Comparison of Business Professionals’ Philosophies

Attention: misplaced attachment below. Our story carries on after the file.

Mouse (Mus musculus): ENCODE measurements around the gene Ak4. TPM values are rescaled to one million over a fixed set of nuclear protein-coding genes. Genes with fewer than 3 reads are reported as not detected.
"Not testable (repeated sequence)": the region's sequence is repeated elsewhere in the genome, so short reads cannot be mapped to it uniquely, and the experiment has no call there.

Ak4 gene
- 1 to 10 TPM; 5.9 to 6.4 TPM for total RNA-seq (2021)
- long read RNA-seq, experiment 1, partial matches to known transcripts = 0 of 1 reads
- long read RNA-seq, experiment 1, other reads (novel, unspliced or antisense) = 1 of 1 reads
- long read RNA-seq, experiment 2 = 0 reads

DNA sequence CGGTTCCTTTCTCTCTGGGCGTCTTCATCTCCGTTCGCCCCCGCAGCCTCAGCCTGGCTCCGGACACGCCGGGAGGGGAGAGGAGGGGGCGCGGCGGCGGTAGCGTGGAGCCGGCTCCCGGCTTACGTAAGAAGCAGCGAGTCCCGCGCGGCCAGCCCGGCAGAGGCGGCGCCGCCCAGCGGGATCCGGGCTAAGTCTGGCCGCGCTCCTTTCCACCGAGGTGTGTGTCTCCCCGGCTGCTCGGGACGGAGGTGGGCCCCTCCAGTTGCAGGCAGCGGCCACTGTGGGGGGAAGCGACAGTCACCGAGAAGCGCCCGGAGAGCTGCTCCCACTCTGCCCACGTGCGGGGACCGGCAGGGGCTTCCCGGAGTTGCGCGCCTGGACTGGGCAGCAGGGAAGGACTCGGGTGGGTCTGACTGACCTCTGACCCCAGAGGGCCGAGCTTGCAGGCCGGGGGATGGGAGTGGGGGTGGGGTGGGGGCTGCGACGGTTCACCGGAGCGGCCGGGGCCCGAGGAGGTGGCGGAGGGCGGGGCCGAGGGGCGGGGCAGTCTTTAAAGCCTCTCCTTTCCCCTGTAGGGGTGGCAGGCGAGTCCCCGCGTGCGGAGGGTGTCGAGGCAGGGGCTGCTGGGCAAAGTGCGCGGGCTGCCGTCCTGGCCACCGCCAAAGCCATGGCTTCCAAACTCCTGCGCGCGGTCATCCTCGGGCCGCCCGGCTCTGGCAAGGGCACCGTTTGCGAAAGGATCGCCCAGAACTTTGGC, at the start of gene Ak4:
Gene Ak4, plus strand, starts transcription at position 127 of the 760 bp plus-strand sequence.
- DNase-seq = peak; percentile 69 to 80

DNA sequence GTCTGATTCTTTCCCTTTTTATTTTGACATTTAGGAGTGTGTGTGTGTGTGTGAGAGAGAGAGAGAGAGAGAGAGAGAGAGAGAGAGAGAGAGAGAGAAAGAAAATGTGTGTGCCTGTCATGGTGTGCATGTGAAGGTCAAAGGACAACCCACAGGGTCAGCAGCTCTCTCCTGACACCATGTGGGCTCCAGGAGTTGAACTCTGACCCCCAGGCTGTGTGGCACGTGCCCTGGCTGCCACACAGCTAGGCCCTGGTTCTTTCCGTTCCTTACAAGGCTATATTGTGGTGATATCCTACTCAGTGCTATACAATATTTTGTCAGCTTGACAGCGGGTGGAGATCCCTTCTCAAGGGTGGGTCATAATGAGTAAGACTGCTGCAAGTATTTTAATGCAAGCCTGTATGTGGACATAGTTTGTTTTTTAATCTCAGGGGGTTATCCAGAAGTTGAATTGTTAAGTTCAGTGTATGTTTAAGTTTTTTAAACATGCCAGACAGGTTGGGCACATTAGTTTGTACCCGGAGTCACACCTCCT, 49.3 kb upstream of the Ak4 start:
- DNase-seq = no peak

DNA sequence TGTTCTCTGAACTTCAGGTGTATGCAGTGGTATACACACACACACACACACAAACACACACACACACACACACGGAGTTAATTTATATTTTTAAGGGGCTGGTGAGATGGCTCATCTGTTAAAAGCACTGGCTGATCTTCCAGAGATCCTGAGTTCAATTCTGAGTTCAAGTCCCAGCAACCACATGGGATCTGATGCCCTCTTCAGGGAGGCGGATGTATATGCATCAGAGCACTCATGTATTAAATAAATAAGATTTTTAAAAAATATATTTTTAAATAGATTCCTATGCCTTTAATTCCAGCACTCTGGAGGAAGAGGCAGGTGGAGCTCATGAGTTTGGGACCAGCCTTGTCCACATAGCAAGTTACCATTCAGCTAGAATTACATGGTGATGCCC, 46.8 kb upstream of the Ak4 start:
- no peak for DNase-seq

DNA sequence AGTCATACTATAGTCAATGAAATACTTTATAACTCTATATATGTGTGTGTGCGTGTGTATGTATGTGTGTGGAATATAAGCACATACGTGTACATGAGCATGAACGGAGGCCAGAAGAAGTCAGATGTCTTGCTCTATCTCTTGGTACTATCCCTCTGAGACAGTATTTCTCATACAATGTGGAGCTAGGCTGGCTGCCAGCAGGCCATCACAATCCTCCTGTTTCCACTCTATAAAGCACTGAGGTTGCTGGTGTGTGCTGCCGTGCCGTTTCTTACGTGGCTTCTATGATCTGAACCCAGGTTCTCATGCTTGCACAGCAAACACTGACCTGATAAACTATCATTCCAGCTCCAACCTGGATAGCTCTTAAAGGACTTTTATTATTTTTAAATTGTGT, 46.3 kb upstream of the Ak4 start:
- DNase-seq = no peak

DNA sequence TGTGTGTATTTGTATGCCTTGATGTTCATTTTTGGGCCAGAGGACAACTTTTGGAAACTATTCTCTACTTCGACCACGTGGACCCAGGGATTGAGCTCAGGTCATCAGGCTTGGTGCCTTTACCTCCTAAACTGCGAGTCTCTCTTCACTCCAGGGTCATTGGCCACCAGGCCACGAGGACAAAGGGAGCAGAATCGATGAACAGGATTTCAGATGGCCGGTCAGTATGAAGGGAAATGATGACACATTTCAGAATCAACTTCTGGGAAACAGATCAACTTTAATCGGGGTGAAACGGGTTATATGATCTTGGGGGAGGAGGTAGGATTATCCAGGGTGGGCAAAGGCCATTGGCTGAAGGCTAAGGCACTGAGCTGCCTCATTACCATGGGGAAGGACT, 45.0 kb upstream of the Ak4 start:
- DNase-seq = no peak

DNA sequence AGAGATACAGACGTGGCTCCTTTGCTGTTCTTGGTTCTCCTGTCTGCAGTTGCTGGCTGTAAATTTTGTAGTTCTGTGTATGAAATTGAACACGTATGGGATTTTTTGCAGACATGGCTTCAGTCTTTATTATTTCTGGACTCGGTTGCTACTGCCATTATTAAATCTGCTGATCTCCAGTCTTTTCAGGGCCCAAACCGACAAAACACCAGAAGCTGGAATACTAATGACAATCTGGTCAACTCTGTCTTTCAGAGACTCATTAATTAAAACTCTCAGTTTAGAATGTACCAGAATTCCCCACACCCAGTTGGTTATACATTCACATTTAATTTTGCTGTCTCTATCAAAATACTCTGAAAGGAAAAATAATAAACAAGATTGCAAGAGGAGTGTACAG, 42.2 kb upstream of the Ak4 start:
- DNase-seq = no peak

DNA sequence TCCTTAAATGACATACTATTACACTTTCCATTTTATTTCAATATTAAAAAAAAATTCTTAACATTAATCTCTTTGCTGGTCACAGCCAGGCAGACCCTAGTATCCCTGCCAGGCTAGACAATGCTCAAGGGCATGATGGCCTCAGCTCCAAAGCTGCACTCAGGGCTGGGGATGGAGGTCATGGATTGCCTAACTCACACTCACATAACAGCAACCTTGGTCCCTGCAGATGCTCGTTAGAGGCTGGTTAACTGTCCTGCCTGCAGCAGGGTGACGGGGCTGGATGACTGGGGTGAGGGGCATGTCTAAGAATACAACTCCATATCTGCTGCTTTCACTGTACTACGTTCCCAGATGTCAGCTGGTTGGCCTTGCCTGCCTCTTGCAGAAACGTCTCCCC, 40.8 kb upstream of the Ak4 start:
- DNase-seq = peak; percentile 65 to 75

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The assignment focuses on comparing Chapter 2 and 5 of J.A. Krames’ article, What the Best CEOs know: 7 Exceptional Leaders and Their Lessons for Transforming Any Business (2003). The activity contrasts the similarities and differences between the business philosophies and innovations of Michael Dell of Dell Computers, Inc. and Andy Grove of Intel, Inc. It describes the business innovators, their contributions to their field and industry, the resistance encountered in furthering their ideas and programs, and the factors that influenced their success. Chapter 2 focuses on the Dell Computer founder and CEO, Michael Dell. Dell’s contributions to the field of business include the direct model of mass customization and direct distribution model. Mass customization is a “one-to-one relationship between the company and the customer” which leaves out the intermediary (Krames, 2003, p. 59). Dell’s direct distribution model eliminates dealers, inventories, and institutes cost-cutting measures by cutting out the intermediaries. Deleting players from the distribution chain can be risky, but results in a reduction in operating costs and improved margins (Strickland, 1999). Dell’s focus is listening to the customer and providing a service that provides the needs and wants of the customer. Michael Dell encountered resistance in his management teams. The management teams forced their views and opposed to listening to what the customer wanted and needed (Krames, 2003, p. 59). Dell survived the technology bust of 2001, and improved the company’s market share by providing a better-quality product and beat the competitors through quick delivery and meeting the customer needs (Krames, 2003, p. 63). Chapter 5 focuses on Intel co-founder and former CEO, Andy Grove. One of Grove’s contributions to the business field is his philosophies and strategies for change management. Grove

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